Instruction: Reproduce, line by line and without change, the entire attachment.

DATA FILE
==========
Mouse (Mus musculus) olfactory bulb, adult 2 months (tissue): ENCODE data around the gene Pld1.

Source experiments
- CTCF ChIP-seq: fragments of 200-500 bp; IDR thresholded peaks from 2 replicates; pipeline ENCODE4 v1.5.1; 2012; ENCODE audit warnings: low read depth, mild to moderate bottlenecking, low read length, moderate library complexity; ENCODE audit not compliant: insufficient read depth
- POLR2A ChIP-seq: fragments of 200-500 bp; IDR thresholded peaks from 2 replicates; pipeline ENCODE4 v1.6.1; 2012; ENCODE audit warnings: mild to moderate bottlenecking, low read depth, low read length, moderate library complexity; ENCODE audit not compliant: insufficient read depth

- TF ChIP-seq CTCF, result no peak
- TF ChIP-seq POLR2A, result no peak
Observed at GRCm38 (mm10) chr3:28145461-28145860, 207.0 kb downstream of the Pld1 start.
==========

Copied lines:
Mouse (Mus musculus) olfactory bulb, adult 2 months (tissue): ENCODE data around the gene Pld1.

Source experiments
- CTCF ChIP-seq: fragments of 200-500 bp; IDR thresholded peaks from 2 replicates; pipeline ENCODE4 v1.5.1; 2012; ENCODE audit warnings: low read depth, mild to moderate bottlenecking, low read length, moderate library complexity; ENCODE audit not compliant: insufficient read depth
- POLR2A ChIP-seq: fragments of 200-500 bp; IDR thresholded peaks from 2 replicates; pipeline ENCODE4 v1.6.1; 2012; ENCODE audit warnings: mild to moderate bottlenecking, low read depth, low read length, moderate library complexity; ENCODE audit not compliant: insufficient read depth

- TF ChIP-seq CTCF, result no peak
- TF ChIP-seq POLR2A, result no peak
Observed at GRCm38 (mm10) chr3:28145461-28145860, 207.0 kb downstream of the Pld1 start.